As the popularity of Yoga continues to grow, so does the need for qualified yoga instructors. The most recent entrant in the teacher training field: the Kingston-based spa, Onsen for All, which has started a yoga school registered with the Yoga Alliance.

The school’s inaugural program, which will run between Thursday, March 29, and August 31, and offers a total of 220 hours of training, which exceeds the standards set by the Yoga Alliance to become a registered yoga teacher.

The Yoga Alliance, a national education and support organization established in 1999, promotes yoga and works to ensure the quality and consistency of instruction. The organization has established a national Yoga Teachers’ Registry to recognize and promote teachers with training that meets minimum standards. Teachers who meet the standards are eligible to become Registered Yoga Teachers.

The Alliance also maintains a Registry of Yoga Schools to recognize yoga teacher training programs that meet its 200-hour and 500-hour standards. Denyse D’Ottavio Thedinga — Onsen’s general manager and one of the school’s two teachers — says accreditation by the Yoga Alliance is the gold standard for yoga teachers and schools worldwide.

“This new program is designed to give new prospective teachers all of the tools that they need to excel in the rapidly growing yoga teaching field. It is also appropriate for individuals who may not want to teach but are seeking a way to deepen their understanding of yoga principles and practice,” she says.

Thedinga and the school’s other lead instructor, Brian Critchley, are both Experienced Registered Yoga Teachers — instructors with more than 500 hours of training. Thedinga will teach classes on prenatal and restorative Yoga. The South Brunswick resident has teaching experience in Hatha and Vinyasa styles.

Critchley — a massage therapist at Onsen — will lead classes on anatomy and physiology, the business of yoga teaching, teaching methodology, yoga for seniors, and teaching private yoga sessions. A 2000 graduate of Princeton University with a degree in English, he has more than 1,000 hours of yoga teaching experience. The Hightstown resident is influenced by Anusara, Iyengar, and Kundalini yoga styles.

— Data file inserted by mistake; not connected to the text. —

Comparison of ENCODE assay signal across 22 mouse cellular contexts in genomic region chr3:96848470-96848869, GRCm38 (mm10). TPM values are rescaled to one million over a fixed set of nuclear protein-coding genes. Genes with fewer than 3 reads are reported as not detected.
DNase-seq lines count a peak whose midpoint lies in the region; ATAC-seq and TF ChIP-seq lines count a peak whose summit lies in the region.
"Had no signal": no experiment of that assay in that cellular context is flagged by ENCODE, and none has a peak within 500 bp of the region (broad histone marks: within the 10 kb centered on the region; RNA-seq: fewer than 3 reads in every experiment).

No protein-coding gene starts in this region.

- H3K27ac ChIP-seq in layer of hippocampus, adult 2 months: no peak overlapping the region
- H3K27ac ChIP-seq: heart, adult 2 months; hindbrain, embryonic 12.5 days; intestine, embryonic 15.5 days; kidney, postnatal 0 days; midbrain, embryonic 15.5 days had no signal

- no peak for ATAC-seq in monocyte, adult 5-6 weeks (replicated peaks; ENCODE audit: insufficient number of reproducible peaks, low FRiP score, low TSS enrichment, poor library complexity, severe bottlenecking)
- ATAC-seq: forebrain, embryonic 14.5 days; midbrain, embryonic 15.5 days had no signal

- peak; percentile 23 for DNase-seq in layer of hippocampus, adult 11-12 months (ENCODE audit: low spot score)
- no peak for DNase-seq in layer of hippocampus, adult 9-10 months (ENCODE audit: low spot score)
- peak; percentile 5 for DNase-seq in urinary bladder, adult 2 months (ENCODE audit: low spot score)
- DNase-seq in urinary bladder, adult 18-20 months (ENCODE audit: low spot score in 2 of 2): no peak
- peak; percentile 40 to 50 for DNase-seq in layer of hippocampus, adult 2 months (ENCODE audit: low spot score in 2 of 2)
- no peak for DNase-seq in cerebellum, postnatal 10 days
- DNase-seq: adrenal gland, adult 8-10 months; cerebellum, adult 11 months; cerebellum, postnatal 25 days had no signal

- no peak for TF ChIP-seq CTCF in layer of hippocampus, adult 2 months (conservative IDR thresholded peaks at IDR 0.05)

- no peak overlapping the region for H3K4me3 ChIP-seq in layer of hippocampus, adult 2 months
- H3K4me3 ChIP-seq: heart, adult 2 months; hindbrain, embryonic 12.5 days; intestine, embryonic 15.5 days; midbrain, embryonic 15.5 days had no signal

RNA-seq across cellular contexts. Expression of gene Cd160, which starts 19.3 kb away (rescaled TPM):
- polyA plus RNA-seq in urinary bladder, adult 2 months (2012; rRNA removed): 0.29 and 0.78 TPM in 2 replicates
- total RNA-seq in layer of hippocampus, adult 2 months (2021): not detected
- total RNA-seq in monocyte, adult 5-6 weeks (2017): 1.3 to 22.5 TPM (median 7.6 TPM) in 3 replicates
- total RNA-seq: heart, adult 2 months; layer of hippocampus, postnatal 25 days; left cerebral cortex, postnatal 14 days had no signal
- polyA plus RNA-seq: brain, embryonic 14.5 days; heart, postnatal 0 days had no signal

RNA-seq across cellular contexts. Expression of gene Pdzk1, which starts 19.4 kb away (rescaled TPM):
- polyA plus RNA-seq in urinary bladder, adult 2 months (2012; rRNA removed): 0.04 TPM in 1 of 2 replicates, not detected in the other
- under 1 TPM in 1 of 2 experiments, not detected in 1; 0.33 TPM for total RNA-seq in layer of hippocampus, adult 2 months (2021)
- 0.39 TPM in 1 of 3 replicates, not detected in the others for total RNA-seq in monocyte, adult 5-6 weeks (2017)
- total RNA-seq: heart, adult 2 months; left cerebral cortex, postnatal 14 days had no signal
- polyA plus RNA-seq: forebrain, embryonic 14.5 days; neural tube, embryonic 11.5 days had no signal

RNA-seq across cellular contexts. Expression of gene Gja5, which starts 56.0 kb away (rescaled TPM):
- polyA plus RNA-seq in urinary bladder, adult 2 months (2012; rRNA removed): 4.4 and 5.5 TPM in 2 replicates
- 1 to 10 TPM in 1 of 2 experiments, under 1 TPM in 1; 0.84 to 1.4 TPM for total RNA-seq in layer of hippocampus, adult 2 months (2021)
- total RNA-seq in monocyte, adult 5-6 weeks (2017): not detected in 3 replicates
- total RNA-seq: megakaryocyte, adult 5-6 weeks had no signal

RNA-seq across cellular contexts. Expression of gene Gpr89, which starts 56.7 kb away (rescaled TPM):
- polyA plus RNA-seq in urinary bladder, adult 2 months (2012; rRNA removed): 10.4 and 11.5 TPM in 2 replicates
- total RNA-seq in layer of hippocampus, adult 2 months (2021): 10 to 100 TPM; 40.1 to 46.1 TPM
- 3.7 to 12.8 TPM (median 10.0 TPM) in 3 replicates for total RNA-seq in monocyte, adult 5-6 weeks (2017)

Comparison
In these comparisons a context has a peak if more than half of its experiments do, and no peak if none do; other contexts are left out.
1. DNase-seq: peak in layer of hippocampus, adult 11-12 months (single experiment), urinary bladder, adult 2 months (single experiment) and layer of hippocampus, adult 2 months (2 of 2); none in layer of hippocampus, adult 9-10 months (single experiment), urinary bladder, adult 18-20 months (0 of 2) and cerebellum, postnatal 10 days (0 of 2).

“The program has been crafted to include all of the aspects of yoga practice and teaching that were missing from other trainings we’d experienced,” Critchley and Thedinga say. “We wanted to give people tools for teaching special populations such as seniors and expectant mothers. It was also important to us that the curriculum be strongly rooted in anatomy, since we both have experience as massage therapists and yoga teachers. We understand how important it is for teachers and serious practitioners of yoga to fully understand what is going on beneath the skin when practicing the physical aspect of yoga.”

The class will also offer insights into starting a yoga business, marketing, creating a niche, and business ethics.

The program, limited to eight students, was put together by the two instructors, with Critchley writing most of it, says Thedinga. “We capped at eight because we wanted it to be an intimate group,” Thedinga says. “We felt things would get lost in a huge class.

Registrations are still open for the program, with four of the eight slots having been filled. For more information on the programand pricing, contact Onsen at 609-924-4800 or e-mail the instructors at or

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